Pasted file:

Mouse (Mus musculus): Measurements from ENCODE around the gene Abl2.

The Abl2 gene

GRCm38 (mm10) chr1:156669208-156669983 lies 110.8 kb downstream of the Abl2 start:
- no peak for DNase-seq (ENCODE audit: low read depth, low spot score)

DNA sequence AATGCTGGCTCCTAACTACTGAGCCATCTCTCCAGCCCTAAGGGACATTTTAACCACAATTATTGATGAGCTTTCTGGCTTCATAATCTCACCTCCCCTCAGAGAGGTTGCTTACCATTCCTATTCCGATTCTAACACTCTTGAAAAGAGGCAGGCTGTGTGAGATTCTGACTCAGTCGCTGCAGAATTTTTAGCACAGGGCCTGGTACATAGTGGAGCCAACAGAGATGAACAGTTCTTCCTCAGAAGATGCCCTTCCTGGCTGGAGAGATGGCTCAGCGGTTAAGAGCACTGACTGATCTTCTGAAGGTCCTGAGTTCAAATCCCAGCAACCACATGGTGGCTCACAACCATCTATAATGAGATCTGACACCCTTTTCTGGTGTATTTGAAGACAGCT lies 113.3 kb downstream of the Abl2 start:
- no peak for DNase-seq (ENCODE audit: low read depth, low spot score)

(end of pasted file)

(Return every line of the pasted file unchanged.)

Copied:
Mouse (Mus musculus): Measurements from ENCODE around the gene Abl2.

The Abl2 gene

GRCm38 (mm10) chr1:156669208-156669983 lies 110.8 kb downstream of the Abl2 start:
- no peak for DNase-seq (ENCODE audit: low read depth, low spot score)

DNA sequence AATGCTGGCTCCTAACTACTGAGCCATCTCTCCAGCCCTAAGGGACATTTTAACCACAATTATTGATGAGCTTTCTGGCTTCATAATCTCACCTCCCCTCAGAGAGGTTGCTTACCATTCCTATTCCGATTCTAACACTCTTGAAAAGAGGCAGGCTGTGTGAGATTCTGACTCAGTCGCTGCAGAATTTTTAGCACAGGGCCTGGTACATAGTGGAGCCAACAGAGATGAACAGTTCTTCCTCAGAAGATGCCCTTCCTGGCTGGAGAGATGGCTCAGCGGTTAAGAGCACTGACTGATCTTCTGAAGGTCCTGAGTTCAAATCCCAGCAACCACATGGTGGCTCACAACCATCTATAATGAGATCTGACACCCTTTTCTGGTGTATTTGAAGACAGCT lies 113.3 kb downstream of the Abl2 start:
- no peak for DNase-seq (ENCODE audit: low read depth, low spot score)